Last week, I caught some sort of throat-alien-lurgy-cobweb head-congestion-sleeping illness, and I’ve spent the past week sicker than I’ve been in years. Coughing sneezing coughing sleeping coughing sleeping sleeping sleeping… Not very productive, unless you count getting well as being productive (and, for the record, I kinda do!)
But while I was sleeping, my guest post for Gillian Polack’s Women’s History Month series went up. Such a great project, and I was delighted to be included. I wrote about South Australian artist Rita Hall (one of my favourites, whose paintings I adore and covet):
Beauty often appears in unexpected places. Not just in famous galleries, or on Parisian runways, or spread across the landscape in breathtaking vistas — sometimes really beautiful things can be found in drab, infrequently used university tearooms, hung in a corner where busy academics are least likely to notice them.
An image of two crows, for example, rendered in thick black lines and deep grooves. One a flurry of motion, feathers scribbled upwards, winging its charcoal way toward the edge of a large rectangular frame; the other quiet, a beige echo of the bird above it, sharp beak and wings gouged into the rust-coloured background. A composition so simple — the wood bisected into two sections: above and below, day and night, before and after, presence and absence — and yet so striking. While working on my PhD, this picture drew me to that god-awful tearoom every day, despite its lack of spoons, its pervasive scent of microwave dinners. The crows were part of the university’s collection — all the artworks on campus were — but unlike the rest of them, there was no identifying plaque on the wall, no indication of who had made these frenzied creatures, this incredible expression of flight and stillness. Just a name scrawled in the corner: Rita Hall.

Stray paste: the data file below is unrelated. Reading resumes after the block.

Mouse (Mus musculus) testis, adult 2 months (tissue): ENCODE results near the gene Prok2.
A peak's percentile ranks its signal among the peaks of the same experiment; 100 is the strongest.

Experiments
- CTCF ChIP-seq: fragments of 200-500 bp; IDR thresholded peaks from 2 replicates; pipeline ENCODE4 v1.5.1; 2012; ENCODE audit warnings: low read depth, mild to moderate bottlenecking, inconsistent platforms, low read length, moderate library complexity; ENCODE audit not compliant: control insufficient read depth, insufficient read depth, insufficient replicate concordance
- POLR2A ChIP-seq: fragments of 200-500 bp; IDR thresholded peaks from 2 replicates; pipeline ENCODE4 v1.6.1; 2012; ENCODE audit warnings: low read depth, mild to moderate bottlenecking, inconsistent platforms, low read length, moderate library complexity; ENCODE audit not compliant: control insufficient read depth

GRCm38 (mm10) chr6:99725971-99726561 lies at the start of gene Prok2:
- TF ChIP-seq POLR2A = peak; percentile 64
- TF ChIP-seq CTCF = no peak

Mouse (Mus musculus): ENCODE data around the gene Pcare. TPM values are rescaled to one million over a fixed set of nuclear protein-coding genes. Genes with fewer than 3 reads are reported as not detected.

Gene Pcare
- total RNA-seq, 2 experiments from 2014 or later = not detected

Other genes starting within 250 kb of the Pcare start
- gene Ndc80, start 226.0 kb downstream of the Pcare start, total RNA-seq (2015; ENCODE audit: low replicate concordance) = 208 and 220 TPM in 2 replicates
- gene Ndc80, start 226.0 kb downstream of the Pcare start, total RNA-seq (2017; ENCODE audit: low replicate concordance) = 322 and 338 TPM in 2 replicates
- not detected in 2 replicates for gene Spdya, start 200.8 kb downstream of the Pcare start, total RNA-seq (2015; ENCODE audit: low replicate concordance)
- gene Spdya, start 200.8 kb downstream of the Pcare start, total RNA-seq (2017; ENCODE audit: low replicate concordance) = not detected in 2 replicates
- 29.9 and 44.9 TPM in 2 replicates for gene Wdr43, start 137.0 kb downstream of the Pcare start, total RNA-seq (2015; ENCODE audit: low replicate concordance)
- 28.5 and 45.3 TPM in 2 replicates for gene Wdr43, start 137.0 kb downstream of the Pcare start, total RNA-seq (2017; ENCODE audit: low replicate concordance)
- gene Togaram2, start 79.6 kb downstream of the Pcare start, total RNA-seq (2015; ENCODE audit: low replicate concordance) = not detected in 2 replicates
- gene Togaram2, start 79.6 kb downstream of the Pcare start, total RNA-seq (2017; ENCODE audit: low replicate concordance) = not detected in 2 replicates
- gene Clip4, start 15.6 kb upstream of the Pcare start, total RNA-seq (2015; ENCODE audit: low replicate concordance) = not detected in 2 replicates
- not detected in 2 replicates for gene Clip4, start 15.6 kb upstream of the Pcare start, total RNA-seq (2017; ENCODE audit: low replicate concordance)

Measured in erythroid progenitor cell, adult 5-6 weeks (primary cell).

Read the rest here.